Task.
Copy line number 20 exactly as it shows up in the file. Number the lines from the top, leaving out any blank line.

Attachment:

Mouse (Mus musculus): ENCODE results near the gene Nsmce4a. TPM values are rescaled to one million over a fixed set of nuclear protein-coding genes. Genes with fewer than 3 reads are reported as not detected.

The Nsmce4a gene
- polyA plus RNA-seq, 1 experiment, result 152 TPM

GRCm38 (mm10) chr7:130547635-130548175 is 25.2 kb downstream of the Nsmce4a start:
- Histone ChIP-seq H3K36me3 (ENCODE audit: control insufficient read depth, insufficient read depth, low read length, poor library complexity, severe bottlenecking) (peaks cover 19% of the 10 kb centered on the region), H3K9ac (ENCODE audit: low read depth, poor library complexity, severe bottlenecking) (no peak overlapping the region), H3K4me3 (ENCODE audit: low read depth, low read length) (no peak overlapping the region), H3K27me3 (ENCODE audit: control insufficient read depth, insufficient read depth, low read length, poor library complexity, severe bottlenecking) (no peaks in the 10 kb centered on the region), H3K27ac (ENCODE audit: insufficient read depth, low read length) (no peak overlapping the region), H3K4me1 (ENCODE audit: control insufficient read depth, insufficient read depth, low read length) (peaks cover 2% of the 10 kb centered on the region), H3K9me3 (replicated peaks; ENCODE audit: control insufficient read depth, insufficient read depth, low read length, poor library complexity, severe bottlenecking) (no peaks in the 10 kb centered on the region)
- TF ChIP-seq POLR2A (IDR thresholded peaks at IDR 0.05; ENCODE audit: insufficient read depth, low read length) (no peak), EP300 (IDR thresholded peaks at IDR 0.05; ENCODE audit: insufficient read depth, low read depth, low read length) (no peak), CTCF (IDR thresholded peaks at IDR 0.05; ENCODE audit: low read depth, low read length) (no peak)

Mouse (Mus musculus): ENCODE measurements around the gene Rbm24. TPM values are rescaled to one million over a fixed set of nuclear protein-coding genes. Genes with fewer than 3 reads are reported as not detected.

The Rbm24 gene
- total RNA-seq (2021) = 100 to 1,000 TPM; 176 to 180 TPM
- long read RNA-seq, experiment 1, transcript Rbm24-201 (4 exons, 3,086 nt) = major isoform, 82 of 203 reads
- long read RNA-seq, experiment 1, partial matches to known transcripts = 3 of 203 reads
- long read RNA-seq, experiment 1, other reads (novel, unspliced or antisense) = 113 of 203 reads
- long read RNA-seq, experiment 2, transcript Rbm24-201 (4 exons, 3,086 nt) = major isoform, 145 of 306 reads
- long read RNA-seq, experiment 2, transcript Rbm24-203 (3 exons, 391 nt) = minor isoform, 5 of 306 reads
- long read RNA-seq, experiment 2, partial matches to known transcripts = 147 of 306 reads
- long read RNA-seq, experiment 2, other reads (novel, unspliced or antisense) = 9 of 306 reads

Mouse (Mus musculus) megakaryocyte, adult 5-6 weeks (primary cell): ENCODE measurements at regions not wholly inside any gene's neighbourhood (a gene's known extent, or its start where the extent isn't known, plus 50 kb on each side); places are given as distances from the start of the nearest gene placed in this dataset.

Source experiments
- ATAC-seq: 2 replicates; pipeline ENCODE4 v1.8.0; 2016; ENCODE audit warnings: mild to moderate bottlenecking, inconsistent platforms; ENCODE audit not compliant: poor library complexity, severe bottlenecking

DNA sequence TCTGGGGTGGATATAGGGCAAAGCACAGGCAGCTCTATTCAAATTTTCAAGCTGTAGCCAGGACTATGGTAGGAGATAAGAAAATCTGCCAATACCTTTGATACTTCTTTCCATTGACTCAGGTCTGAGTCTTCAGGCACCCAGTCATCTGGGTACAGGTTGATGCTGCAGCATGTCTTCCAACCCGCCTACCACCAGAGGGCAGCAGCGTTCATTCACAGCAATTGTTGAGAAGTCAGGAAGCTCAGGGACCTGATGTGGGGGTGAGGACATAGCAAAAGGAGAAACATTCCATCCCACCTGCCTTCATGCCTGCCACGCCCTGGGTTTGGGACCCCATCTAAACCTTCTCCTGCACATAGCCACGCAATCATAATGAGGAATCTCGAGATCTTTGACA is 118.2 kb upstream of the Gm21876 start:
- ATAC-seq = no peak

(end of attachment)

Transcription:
DNA sequence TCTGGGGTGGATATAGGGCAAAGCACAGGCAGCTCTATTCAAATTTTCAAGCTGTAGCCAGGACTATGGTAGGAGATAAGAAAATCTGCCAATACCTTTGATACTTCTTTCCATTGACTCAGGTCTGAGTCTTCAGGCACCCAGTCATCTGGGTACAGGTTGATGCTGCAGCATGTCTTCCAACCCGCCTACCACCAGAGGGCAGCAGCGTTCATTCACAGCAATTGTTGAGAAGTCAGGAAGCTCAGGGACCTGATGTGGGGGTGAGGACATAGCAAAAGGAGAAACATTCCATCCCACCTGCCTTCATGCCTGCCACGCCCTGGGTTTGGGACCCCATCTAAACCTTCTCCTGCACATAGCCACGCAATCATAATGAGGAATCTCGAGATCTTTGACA is 118.2 kb upstream of the Gm21876 start: